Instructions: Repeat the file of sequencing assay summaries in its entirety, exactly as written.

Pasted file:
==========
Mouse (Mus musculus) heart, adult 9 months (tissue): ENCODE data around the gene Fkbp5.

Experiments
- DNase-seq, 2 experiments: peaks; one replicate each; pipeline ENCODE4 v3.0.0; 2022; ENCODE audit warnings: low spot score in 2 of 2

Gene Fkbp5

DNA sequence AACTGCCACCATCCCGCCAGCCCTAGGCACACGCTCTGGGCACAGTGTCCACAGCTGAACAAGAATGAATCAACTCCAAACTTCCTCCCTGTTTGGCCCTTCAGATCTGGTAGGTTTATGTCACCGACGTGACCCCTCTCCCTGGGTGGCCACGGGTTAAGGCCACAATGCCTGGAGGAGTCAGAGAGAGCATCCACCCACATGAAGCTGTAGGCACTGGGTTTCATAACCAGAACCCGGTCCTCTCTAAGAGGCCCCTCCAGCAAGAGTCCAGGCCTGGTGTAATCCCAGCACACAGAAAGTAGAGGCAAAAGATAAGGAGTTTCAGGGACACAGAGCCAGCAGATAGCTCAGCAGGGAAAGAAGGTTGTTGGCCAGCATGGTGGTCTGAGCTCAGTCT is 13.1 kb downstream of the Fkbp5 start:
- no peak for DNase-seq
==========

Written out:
Mouse (Mus musculus) heart, adult 9 months (tissue): ENCODE data around the gene Fkbp5.

Experiments
- DNase-seq, 2 experiments: peaks; one replicate each; pipeline ENCODE4 v3.0.0; 2022; ENCODE audit warnings: low spot score in 2 of 2

Gene Fkbp5

DNA sequence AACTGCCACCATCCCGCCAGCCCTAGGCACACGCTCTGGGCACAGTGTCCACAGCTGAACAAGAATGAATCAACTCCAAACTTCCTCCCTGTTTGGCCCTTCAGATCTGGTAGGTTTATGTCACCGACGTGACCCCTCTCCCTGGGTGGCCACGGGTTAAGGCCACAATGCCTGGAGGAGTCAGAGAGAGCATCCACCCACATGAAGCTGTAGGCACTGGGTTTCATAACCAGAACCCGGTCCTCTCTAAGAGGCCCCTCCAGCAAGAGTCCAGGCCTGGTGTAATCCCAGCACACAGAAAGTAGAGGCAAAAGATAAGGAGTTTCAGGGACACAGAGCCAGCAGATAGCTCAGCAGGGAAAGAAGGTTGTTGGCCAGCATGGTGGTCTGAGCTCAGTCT is 13.1 kb downstream of the Fkbp5 start:
- no peak for DNase-seq